The British government and the European Union are being urged to seize the moment to prepare for peaceful Irish unification after Brexit negotiators shied away from a disastrous agenda to reinforce partition.
A plan by British Prime Minister Boris Johnson to repopulate the border area in Ireland with British customs installations and patrols was globally condemned last week. Faced with a deadline for a deal just weeks away, calls for a date for a referendum on Irish unification are now being backed by some hardline Tories as a solution to the standoff.
Johnson’s plan for a ‘remilitarised zone’ was denounced in Ireland, Europe and across the world, but especially in the USA, damaging Tory hopes for a signature new trade agreement following Brexit.
After three years of bowing to the DUP’s demands, one Tory opinion-maker has now expressed his exasperation at unionist attempts to subvert the will of the majority in the north of Ireland and in Britain.
“The EU talks are still in danger of collapsing because of Northern Ireland at a time when the majority of people who live there think they will be part of a united Ireland within ten years,” wrote the head of an influential London-based right-wing think tank.
In an article prominently featured in the Daily Telegraph (known as the ‘Torygraph’ for its close links to the Conservative party) David Green backed calls for a vote on Irish unity.
“Northern Ireland has long been a millstone round the neck of the rest of the UK and to fail to take back our independence because of it would be an historic tragedy,” he wrote.
Green, the head of Civitas, which has links to the far-right Tory ‘European Research Group’, argued the British government had long sought to ‘bribe’ the north’s population to remain under British jurisdiction through high public spending -- but he noted living standards in the 26 Counties are still far higher.
“It is not widely known that it costs the UK more to support Northern Ireland than it does to be in the EU,” he wrote, arguing that a customs border in the Irish Sea was the best solution for resolving the impasse over Britain’s departure from the EU.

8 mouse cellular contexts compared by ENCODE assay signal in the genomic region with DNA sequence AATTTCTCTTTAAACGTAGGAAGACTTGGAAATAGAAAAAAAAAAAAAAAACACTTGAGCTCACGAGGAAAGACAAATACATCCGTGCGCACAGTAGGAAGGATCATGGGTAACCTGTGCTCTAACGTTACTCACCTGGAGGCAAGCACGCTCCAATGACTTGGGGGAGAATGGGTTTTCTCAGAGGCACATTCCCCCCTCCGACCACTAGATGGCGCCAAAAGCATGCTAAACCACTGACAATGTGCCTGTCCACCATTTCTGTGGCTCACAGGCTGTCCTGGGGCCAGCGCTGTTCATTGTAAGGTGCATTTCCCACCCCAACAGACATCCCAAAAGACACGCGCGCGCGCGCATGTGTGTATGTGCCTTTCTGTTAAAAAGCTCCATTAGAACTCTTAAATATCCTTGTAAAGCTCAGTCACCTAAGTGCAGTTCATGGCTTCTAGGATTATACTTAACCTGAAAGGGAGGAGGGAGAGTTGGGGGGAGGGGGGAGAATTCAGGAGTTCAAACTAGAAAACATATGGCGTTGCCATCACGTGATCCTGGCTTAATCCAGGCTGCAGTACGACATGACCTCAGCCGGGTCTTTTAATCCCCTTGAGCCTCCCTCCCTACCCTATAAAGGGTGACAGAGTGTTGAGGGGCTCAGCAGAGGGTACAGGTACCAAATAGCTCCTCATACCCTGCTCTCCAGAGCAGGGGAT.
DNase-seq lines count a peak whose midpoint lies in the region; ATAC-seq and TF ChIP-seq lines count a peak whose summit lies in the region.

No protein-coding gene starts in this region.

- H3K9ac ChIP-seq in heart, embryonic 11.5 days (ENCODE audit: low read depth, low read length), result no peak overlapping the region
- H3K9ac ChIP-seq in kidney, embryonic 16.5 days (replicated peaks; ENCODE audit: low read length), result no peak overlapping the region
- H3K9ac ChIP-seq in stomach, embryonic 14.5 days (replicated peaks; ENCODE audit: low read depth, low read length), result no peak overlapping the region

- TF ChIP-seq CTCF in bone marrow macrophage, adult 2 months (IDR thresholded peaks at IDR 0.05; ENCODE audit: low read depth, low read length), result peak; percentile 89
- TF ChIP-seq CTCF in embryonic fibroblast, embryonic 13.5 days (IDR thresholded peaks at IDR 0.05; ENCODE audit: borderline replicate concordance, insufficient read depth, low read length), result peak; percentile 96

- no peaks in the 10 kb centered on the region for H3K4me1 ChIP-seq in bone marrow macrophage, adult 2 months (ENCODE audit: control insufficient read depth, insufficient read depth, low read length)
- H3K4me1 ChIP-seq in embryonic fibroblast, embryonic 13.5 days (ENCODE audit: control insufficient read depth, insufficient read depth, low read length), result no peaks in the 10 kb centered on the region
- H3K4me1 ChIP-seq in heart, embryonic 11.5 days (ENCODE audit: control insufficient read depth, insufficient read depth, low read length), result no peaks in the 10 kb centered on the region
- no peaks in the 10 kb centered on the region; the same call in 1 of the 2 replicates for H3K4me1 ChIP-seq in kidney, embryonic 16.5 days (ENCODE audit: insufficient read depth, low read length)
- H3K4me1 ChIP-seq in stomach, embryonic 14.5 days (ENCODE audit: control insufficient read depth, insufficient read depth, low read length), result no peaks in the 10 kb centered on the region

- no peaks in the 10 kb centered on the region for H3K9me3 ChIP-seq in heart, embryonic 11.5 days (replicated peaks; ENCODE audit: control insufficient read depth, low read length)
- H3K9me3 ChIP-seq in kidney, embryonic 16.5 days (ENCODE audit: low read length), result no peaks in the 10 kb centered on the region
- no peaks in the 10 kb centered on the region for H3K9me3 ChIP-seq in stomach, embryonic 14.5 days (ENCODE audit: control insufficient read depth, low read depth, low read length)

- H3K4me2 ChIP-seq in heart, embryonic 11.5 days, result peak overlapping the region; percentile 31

“But if the DUP continues to block this obvious remedy, then a referendum on Irish unity will be the best way forward for everyone, in Northern Ireland, the republic and the rest of the UK.”
It is no coincidence that a Tory plan for a ‘customs partnership’, which could remove the need for checks on the border, is back on the agenda for talks.
Negotiators are also reported to be looking at various options on “consent” to prevent a return of a hard border. Efforts by the DUP to secure a veto over Brexit at the Stormont Assembly now appear unlikely to succeed -- an explicit appeal by DUP MP Jeffrey Donaldson for support for a unionist veto was described as letting the “cat out of the bag” by Sinn Fein MP Elisha McCallion.
At a time when relationships between the islands are being redefined, negotiators are being urged to use the opportunity to open a pathway for the reunification of the island.
Speaking at the launch of ‘The EU and Irish Unity’ report in the European Parliament in Brussels this week, Sinn Fein’s Michelle O’Neill said: “In Ireland we are at a crossroads. We are facing a time of immense political challenges, but also opportunities.
“A growing number of people on the island of Ireland believe that Irish unity is the democratic alternative to the unwanted Brexit being foisted upon citizens here, and Irish unity is now at the forefront of Irish politics.
“The real prospect of a referendum on Irish unity in the near future must also feature strongly in the ongoing Brexit negotiations between the EU and British government.
“The EU have a key role to play in assisting the transition to Irish unity. The EU should ensure that negotiations on the future relationship post-Brexit give consideration to the right to self-determination as provided for in the Good Friday Agreement.
“It should also put in place structures to consider the impact of Irish unity and to ensure that the voices of people across the island are heard and, crucially, consider what additional supports and arrangements need to be put in place in order to facilitate Irish unity.
“The EU must also bring political and diplomatic pressure to bear on the British government to ensure they fulfil their obligations under the Good Friday Agreement, allow for self-determination and consent to the holding of a referendum on Irish unity.
“The people of the island of Ireland should have a choice between Brexit and Irish unity.
“I would appeal to the EU not to be bystanders in this conversation, but to be advocates for democracy, choice and the right to self-determination.”